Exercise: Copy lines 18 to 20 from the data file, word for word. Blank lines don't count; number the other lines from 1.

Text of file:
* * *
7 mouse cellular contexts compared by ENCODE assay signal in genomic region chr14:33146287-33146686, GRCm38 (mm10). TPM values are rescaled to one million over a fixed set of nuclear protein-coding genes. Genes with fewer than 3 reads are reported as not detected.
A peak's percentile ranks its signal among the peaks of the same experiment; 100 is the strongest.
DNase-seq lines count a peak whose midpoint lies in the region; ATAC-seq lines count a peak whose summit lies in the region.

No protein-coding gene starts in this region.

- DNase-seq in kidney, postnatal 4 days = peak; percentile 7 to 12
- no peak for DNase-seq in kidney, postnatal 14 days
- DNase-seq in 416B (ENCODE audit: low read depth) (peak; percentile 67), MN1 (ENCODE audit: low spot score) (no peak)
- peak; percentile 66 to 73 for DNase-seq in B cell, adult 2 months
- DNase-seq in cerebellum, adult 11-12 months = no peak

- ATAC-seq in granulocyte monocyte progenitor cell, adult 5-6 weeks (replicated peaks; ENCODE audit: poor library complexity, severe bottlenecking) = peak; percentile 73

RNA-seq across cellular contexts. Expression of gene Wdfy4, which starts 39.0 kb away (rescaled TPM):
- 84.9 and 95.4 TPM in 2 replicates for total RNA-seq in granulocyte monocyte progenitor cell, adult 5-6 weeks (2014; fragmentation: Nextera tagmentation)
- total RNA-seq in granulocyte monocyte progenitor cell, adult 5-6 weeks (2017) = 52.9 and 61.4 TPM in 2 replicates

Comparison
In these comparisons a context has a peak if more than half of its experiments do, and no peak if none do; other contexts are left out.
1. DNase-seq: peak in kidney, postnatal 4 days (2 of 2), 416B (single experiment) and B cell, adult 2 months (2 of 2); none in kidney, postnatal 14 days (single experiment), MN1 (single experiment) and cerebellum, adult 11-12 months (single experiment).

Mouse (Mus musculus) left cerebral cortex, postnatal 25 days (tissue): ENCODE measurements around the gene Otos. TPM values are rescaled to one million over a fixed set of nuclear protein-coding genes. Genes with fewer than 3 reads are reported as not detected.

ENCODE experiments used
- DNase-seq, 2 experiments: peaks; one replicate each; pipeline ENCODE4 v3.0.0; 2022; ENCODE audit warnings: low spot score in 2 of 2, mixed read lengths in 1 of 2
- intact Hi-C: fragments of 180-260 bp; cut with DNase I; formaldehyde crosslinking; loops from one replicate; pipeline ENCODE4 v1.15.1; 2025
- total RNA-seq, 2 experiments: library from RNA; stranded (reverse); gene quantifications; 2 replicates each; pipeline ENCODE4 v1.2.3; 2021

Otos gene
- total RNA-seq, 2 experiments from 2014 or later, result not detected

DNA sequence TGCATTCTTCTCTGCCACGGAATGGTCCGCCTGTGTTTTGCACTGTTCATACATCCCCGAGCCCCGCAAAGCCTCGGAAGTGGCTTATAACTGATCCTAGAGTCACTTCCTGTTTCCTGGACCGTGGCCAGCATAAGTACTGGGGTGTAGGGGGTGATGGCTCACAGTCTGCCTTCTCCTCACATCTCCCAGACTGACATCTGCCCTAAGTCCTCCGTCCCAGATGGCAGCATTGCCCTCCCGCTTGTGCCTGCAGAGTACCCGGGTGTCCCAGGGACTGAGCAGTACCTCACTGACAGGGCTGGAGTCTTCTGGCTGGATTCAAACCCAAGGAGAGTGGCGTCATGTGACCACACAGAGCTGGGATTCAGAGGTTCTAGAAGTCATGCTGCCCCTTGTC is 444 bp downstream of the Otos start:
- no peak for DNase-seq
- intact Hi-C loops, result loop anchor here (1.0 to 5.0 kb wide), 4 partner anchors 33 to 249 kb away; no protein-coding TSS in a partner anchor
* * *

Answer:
ENCODE experiments used
- DNase-seq, 2 experiments: peaks; one replicate each; pipeline ENCODE4 v3.0.0; 2022; ENCODE audit warnings: low spot score in 2 of 2, mixed read lengths in 1 of 2
- intact Hi-C: fragments of 180-260 bp; cut with DNase I; formaldehyde crosslinking; loops from one replicate; pipeline ENCODE4 v1.15.1; 2025